Saint George (Greek: Γεώργιος, translit. Geṓrgios, Latin: Georgius, Arabic: القديس جرجس; died 23 April 303), also George of Lydda, was a Christian who is venerated as a saint in Christianity. According to tradition he was a soldier in the Roman army. Saint George was a soldier of Cappadocian Greek origin and member of the Praetorian Guard for Roman emperor Diocletian, who was sentenced to death for refusing to recant his Christian faith. He became one of the most venerated saints and megalomartyrs in Christianity, and he has been especially venerated as a military saint since the Crusades. He is respected by Christians, Druze, as well as some Muslims as a martyr of monotheistic faith.
|Martyr, Patron of England|
|Died||23 April 303|
Lydda, Syria Palaestina (modern-day Lod, Israel)
|Attributes||Clothed as a crusader in plate armour or mail, often bearing a lance tipped by a cross, riding a white horse, often slaying a dragon. In the Greek East and Latin West he is shown with St George's Cross emblazoned on his armour, or shield or banner.|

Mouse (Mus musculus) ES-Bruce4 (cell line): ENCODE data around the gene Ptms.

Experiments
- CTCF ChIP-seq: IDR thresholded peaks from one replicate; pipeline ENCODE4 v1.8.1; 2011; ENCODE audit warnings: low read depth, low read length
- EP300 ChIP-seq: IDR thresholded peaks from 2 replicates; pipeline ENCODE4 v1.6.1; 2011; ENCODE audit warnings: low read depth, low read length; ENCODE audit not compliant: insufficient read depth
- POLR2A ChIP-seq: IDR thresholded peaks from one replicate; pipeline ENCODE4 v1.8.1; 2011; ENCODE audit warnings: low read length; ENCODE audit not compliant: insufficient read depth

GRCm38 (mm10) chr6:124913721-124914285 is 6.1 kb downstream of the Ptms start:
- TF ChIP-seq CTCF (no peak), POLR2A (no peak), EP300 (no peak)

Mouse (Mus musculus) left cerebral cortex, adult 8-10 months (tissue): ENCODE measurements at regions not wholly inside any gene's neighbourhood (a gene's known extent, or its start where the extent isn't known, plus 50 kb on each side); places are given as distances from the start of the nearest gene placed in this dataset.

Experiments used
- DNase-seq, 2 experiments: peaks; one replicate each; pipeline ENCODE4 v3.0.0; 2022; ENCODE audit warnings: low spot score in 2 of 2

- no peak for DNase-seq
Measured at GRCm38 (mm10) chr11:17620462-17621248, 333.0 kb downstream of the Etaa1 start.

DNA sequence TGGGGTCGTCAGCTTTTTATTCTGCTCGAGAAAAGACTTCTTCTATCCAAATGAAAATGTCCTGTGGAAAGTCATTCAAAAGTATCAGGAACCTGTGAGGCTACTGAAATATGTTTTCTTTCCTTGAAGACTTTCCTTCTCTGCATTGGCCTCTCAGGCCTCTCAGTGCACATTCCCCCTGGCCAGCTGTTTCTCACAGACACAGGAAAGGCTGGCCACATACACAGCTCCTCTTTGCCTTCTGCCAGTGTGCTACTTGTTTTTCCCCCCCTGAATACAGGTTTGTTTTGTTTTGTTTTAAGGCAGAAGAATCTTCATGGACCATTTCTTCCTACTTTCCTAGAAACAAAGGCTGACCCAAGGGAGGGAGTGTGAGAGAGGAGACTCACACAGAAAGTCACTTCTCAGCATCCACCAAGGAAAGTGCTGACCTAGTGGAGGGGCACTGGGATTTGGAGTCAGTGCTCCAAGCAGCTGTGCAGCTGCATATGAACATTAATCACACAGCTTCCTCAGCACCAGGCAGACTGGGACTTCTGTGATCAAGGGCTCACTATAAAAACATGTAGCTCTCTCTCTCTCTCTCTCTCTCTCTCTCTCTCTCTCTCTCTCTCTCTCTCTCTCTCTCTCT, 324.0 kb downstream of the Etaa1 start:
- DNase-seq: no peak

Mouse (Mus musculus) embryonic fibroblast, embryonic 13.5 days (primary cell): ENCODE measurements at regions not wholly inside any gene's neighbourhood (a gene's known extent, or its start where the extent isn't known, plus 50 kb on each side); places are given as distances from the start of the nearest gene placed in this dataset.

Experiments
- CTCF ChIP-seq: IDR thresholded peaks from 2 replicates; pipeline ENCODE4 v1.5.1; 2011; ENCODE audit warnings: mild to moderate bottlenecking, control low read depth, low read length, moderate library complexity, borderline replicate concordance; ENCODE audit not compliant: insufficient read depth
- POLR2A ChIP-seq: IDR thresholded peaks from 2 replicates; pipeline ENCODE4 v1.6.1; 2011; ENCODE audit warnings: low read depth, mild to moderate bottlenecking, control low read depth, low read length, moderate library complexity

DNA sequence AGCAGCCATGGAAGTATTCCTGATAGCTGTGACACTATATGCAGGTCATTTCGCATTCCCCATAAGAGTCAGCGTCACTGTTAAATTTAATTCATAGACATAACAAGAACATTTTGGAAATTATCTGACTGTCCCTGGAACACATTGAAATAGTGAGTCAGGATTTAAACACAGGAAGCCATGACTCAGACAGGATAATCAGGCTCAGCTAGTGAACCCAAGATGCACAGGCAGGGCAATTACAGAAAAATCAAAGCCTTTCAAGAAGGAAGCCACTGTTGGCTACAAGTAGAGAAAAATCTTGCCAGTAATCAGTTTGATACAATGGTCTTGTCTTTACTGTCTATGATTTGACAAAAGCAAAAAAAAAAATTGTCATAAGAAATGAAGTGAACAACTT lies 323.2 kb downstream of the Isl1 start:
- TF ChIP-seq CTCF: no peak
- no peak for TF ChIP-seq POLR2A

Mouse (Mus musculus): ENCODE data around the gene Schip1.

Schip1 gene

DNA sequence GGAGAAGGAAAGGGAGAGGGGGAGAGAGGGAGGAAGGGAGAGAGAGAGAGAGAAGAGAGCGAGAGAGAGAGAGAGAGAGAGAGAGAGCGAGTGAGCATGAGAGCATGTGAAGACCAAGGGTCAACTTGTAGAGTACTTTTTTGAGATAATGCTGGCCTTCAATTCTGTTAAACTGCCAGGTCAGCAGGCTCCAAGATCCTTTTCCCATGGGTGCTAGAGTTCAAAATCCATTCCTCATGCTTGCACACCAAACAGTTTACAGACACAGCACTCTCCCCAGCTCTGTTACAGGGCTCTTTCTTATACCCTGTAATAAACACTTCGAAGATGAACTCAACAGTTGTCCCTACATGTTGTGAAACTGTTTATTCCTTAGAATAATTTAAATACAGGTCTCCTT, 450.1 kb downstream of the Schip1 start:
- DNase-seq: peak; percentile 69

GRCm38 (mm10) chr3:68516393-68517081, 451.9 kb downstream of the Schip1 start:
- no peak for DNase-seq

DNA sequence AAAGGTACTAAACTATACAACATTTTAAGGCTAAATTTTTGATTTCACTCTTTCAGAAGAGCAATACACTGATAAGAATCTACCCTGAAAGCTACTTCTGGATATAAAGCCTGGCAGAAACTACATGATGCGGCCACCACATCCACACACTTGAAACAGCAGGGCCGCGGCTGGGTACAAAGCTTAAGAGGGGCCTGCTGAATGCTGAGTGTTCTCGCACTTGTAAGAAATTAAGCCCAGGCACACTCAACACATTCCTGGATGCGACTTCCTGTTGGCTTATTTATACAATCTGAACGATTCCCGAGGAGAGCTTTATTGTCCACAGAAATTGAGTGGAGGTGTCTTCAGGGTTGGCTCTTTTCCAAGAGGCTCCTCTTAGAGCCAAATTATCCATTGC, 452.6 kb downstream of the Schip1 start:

|Patronage||Many Patronages of Saint George exist around the world|
In hagiography, as one of the Fourteen Holy Helpers and one of the most prominent military saints, he is immortalized in the legend of Saint George and the Dragon. His memorial, Saint George's Day, is traditionally celebrated on 23 April. Historically, the countries of England, Ukraine, Ethiopia, and Georgia, as well as Catalonia and Aragon in Spain, and Moscow in Russia, have claimed George as their patron saint, as have several other regions, cities, universities, professions, and organizations. The Church-Mosque of Saint George in Lod (Lydda), Israel, contains a sarcophagus believed by many Christians to contain St. George's remains.